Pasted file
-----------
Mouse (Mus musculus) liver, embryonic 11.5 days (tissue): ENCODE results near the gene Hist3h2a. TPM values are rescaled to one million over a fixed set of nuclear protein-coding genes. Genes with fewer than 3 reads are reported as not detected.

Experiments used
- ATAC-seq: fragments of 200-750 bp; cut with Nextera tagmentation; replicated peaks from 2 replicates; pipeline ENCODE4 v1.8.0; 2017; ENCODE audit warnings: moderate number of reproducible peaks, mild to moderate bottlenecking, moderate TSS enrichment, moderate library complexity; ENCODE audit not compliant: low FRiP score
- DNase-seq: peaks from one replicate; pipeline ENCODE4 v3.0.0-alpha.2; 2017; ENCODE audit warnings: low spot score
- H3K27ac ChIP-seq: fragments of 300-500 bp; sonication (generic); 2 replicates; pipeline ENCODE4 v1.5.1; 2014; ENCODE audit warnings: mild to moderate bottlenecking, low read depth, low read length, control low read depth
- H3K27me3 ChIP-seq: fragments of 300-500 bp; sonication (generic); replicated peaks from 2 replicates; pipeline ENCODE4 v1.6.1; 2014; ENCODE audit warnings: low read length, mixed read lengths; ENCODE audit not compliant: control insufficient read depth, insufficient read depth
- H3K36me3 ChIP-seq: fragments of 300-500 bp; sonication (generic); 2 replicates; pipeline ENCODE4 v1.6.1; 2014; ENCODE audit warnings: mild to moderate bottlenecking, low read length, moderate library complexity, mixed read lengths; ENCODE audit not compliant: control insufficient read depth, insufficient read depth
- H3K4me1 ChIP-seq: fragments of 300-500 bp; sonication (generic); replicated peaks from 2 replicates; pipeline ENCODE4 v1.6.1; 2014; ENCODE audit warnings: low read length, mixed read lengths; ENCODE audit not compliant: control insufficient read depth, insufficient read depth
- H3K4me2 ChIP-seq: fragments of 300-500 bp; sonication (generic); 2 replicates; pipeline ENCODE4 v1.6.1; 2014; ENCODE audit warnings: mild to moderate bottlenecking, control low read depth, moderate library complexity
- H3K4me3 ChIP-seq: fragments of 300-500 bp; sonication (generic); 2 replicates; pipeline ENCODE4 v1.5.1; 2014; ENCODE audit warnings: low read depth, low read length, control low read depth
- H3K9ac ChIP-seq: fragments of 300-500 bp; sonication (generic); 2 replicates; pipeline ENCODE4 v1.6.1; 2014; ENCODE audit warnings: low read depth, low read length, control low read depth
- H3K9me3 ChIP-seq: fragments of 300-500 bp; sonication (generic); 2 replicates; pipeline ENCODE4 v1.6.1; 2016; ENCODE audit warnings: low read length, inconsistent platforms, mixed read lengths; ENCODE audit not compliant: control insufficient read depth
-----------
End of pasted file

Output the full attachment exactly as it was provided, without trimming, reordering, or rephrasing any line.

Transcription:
Mouse (Mus musculus) liver, embryonic 11.5 days (tissue): ENCODE results near the gene Hist3h2a. TPM values are rescaled to one million over a fixed set of nuclear protein-coding genes. Genes with fewer than 3 reads are reported as not detected.

Experiments used
- ATAC-seq: fragments of 200-750 bp; cut with Nextera tagmentation; replicated peaks from 2 replicates; pipeline ENCODE4 v1.8.0; 2017; ENCODE audit warnings: moderate number of reproducible peaks, mild to moderate bottlenecking, moderate TSS enrichment, moderate library complexity; ENCODE audit not compliant: low FRiP score
- DNase-seq: peaks from one replicate; pipeline ENCODE4 v3.0.0-alpha.2; 2017; ENCODE audit warnings: low spot score
- H3K27ac ChIP-seq: fragments of 300-500 bp; sonication (generic); 2 replicates; pipeline ENCODE4 v1.5.1; 2014; ENCODE audit warnings: mild to moderate bottlenecking, low read depth, low read length, control low read depth
- H3K27me3 ChIP-seq: fragments of 300-500 bp; sonication (generic); replicated peaks from 2 replicates; pipeline ENCODE4 v1.6.1; 2014; ENCODE audit warnings: low read length, mixed read lengths; ENCODE audit not compliant: control insufficient read depth, insufficient read depth
- H3K36me3 ChIP-seq: fragments of 300-500 bp; sonication (generic); 2 replicates; pipeline ENCODE4 v1.6.1; 2014; ENCODE audit warnings: mild to moderate bottlenecking, low read length, moderate library complexity, mixed read lengths; ENCODE audit not compliant: control insufficient read depth, insufficient read depth
- H3K4me1 ChIP-seq: fragments of 300-500 bp; sonication (generic); replicated peaks from 2 replicates; pipeline ENCODE4 v1.6.1; 2014; ENCODE audit warnings: low read length, mixed read lengths; ENCODE audit not compliant: control insufficient read depth, insufficient read depth
- H3K4me2 ChIP-seq: fragments of 300-500 bp; sonication (generic); 2 replicates; pipeline ENCODE4 v1.6.1; 2014; ENCODE audit warnings: mild to moderate bottlenecking, control low read depth, moderate library complexity
- H3K4me3 ChIP-seq: fragments of 300-500 bp; sonication (generic); 2 replicates; pipeline ENCODE4 v1.5.1; 2014; ENCODE audit warnings: low read depth, low read length, control low read depth
- H3K9ac ChIP-seq: fragments of 300-500 bp; sonication (generic); 2 replicates; pipeline ENCODE4 v1.6.1; 2014; ENCODE audit warnings: low read depth, low read length, control low read depth
- H3K9me3 ChIP-seq: fragments of 300-500 bp; sonication (generic); 2 replicates; pipeline ENCODE4 v1.6.1; 2016; ENCODE audit warnings: low read length, inconsistent platforms, mixed read lengths; ENCODE audit not compliant: control insufficient read depth